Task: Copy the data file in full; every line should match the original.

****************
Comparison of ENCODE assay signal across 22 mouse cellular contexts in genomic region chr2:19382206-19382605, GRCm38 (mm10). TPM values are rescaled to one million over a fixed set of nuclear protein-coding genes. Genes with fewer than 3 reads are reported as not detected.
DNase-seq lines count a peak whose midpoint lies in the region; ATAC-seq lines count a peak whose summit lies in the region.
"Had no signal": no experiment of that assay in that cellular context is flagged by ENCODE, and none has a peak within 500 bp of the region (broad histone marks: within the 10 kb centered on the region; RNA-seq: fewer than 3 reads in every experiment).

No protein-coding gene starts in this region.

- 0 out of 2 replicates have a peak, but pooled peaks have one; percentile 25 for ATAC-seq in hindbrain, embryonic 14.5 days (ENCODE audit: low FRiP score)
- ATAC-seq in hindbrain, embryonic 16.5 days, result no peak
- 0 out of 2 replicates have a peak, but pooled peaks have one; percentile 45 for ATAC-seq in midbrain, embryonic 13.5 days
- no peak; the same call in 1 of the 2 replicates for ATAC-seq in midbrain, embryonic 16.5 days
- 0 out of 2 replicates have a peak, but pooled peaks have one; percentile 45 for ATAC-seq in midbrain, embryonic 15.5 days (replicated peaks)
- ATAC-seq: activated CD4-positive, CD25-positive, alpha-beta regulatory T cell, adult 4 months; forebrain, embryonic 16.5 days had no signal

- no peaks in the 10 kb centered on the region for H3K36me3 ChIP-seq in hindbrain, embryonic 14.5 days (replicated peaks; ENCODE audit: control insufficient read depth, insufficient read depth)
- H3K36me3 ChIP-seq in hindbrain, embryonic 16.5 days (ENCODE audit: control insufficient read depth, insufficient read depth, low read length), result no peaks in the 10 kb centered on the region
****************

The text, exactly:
Comparison of ENCODE assay signal across 22 mouse cellular contexts in genomic region chr2:19382206-19382605, GRCm38 (mm10). TPM values are rescaled to one million over a fixed set of nuclear protein-coding genes. Genes with fewer than 3 reads are reported as not detected.
DNase-seq lines count a peak whose midpoint lies in the region; ATAC-seq lines count a peak whose summit lies in the region.
"Had no signal": no experiment of that assay in that cellular context is flagged by ENCODE, and none has a peak within 500 bp of the region (broad histone marks: within the 10 kb centered on the region; RNA-seq: fewer than 3 reads in every experiment).

No protein-coding gene starts in this region.

- 0 out of 2 replicates have a peak, but pooled peaks have one; percentile 25 for ATAC-seq in hindbrain, embryonic 14.5 days (ENCODE audit: low FRiP score)
- ATAC-seq in hindbrain, embryonic 16.5 days, result no peak
- 0 out of 2 replicates have a peak, but pooled peaks have one; percentile 45 for ATAC-seq in midbrain, embryonic 13.5 days
- no peak; the same call in 1 of the 2 replicates for ATAC-seq in midbrain, embryonic 16.5 days
- 0 out of 2 replicates have a peak, but pooled peaks have one; percentile 45 for ATAC-seq in midbrain, embryonic 15.5 days (replicated peaks)
- ATAC-seq: activated CD4-positive, CD25-positive, alpha-beta regulatory T cell, adult 4 months; forebrain, embryonic 16.5 days had no signal

- no peaks in the 10 kb centered on the region for H3K36me3 ChIP-seq in hindbrain, embryonic 14.5 days (replicated peaks; ENCODE audit: control insufficient read depth, insufficient read depth)
- H3K36me3 ChIP-seq in hindbrain, embryonic 16.5 days (ENCODE audit: control insufficient read depth, insufficient read depth, low read length), result no peaks in the 10 kb centered on the region